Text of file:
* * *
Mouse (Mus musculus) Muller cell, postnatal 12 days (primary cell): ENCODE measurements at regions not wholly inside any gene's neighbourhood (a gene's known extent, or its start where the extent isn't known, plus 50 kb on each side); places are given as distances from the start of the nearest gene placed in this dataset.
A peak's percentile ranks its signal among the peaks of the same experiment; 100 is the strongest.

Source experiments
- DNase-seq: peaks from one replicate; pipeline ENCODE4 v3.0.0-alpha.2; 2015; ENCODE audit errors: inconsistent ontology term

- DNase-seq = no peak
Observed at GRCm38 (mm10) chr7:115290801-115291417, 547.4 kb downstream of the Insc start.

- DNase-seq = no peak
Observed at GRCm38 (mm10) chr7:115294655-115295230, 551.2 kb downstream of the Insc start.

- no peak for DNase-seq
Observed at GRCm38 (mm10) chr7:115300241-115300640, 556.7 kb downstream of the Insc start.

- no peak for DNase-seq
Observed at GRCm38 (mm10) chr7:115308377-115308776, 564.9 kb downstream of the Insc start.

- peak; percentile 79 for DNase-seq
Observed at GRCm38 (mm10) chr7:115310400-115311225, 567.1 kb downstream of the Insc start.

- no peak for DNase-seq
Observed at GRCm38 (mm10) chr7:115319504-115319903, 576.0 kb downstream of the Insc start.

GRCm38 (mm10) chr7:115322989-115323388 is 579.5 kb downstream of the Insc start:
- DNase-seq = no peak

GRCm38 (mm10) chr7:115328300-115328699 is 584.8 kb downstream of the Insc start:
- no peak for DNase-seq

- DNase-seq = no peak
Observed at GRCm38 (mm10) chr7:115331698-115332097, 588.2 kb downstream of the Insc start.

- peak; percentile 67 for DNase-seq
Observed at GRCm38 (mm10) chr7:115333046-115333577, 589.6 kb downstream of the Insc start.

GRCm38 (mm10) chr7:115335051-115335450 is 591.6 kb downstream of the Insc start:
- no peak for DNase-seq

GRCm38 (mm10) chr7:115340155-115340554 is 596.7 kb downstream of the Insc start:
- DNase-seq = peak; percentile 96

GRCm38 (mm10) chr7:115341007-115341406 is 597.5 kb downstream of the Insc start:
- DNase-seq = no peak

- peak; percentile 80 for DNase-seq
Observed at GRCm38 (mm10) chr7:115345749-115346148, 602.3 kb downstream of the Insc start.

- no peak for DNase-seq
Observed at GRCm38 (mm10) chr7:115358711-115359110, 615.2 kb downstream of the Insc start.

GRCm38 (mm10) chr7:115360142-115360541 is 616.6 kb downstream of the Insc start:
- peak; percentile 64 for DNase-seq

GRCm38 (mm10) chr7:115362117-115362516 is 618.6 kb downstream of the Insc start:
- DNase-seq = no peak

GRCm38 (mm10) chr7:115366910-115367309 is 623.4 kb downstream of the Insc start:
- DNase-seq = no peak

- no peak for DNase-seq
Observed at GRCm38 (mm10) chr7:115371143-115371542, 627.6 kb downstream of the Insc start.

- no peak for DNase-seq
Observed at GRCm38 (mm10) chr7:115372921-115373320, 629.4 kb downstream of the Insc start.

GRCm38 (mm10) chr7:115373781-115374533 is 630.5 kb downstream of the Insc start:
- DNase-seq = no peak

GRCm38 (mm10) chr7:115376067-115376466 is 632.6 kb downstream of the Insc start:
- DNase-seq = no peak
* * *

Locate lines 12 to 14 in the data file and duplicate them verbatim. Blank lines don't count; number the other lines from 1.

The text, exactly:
Observed at GRCm38 (mm10) chr7:115308377-115308776, 564.9 kb downstream of the Insc start.

- peak; percentile 79 for DNase-seq
Observed at GRCm38 (mm10) chr7:115310400-115311225, 567.1 kb downstream of the Insc start.